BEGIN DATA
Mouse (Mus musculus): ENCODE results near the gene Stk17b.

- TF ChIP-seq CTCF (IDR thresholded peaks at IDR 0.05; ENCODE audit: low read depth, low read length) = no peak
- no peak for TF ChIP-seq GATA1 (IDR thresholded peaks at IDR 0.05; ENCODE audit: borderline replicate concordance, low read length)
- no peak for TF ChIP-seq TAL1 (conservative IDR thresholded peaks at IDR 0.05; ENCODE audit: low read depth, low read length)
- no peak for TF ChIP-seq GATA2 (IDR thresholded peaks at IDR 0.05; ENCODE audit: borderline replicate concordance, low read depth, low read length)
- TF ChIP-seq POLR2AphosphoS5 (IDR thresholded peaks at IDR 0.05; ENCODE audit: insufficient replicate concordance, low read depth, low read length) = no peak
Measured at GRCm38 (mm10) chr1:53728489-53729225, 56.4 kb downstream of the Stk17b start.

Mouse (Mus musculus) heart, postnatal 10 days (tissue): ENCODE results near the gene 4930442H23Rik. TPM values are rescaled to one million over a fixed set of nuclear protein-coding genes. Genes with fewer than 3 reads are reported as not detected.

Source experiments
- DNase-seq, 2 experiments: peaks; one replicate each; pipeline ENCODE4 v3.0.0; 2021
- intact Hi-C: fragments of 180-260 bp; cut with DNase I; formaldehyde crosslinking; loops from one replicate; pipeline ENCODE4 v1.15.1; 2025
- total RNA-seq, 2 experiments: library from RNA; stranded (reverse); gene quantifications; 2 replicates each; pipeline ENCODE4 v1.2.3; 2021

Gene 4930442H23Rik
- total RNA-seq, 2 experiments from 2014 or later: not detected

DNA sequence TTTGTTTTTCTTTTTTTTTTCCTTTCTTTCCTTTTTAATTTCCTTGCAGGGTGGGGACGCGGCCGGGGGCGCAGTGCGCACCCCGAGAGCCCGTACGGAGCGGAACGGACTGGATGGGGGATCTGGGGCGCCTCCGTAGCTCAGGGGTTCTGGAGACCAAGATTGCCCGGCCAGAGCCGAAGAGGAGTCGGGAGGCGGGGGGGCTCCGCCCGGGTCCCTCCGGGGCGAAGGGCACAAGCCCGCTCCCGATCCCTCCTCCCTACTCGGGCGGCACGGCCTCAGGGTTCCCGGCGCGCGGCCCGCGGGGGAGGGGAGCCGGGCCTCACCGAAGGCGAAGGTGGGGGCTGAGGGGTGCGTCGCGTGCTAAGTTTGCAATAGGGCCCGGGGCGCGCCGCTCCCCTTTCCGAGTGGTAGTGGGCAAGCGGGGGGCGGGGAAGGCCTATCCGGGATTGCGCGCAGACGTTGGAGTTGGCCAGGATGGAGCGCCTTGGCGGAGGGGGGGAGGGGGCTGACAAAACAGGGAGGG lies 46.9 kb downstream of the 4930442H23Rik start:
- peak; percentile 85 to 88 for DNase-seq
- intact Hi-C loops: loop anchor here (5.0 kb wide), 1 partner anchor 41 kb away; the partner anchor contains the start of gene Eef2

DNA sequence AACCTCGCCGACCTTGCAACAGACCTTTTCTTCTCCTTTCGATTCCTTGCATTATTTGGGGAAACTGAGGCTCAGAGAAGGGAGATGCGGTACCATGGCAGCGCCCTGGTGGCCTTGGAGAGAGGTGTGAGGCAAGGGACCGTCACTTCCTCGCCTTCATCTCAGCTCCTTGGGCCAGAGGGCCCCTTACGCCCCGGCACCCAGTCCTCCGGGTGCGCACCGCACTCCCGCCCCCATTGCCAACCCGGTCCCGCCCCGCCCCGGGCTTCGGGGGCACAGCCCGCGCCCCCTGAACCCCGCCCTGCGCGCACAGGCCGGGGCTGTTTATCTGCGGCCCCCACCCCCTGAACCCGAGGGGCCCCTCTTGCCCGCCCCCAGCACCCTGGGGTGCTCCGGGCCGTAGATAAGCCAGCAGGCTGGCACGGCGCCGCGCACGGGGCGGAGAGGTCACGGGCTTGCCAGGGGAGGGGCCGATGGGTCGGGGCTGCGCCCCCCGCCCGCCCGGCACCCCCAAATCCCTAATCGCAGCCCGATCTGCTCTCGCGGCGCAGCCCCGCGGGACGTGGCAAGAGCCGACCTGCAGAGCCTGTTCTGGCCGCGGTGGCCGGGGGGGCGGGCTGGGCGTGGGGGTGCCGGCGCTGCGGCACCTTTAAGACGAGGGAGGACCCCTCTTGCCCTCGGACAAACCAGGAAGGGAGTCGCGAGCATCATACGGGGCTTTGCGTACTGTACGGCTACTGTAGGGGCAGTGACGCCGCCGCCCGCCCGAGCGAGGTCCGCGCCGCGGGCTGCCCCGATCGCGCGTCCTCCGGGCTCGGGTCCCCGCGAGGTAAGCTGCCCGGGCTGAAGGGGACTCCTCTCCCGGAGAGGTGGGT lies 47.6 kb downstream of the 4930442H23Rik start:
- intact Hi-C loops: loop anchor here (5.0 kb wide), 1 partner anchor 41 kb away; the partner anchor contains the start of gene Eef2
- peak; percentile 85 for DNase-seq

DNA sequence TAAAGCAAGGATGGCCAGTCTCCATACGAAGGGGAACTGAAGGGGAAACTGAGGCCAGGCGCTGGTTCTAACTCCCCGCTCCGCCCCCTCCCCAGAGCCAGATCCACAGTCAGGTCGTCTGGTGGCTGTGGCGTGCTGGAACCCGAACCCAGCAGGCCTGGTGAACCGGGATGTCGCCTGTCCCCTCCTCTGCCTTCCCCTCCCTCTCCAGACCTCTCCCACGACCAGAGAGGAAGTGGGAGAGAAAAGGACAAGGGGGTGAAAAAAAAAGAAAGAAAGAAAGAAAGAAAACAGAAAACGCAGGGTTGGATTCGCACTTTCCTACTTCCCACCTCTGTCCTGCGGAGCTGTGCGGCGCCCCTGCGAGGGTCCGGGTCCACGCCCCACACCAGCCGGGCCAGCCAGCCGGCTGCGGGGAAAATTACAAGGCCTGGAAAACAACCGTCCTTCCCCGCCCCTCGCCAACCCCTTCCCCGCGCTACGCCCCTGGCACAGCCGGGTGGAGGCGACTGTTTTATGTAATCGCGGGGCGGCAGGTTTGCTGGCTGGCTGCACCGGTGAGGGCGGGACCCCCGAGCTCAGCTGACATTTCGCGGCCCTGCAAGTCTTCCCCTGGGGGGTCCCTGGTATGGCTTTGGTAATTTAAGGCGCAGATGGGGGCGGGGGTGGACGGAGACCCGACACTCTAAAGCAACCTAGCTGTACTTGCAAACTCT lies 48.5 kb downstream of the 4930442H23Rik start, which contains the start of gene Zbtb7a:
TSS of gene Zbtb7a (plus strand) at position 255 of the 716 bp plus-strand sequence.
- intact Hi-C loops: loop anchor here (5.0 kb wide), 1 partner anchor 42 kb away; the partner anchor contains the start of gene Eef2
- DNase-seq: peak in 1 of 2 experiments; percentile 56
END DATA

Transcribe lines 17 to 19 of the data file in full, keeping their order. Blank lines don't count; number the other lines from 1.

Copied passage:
- intact Hi-C loops: loop anchor here (5.0 kb wide), 1 partner anchor 41 kb away; the partner anchor contains the start of gene Eef2

DNA sequence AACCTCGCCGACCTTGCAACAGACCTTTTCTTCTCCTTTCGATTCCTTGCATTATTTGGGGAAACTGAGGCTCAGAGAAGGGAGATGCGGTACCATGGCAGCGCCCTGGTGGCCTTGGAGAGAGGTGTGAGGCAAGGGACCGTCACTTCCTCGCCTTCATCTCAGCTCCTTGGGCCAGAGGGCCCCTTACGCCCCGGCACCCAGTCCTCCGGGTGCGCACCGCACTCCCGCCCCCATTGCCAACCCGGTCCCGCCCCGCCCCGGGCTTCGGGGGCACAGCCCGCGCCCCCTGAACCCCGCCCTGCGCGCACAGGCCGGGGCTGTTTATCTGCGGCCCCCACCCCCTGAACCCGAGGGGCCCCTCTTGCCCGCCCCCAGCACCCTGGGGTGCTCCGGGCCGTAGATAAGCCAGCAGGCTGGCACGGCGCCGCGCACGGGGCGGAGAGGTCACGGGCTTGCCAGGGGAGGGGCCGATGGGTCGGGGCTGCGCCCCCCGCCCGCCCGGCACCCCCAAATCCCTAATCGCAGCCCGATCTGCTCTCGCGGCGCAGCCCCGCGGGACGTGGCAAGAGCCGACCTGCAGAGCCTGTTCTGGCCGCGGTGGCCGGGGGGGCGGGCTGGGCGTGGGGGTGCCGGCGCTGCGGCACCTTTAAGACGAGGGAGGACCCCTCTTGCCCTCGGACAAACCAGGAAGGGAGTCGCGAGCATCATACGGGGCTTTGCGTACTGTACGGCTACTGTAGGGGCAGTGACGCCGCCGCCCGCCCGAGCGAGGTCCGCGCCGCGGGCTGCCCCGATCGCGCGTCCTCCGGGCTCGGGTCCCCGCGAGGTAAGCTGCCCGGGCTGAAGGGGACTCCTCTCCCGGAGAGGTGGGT lies 47.6 kb downstream of the 4930442H23Rik start:
- intact Hi-C loops: loop anchor here (5.0 kb wide), 1 partner anchor 41 kb away; the partner anchor contains the start of gene Eef2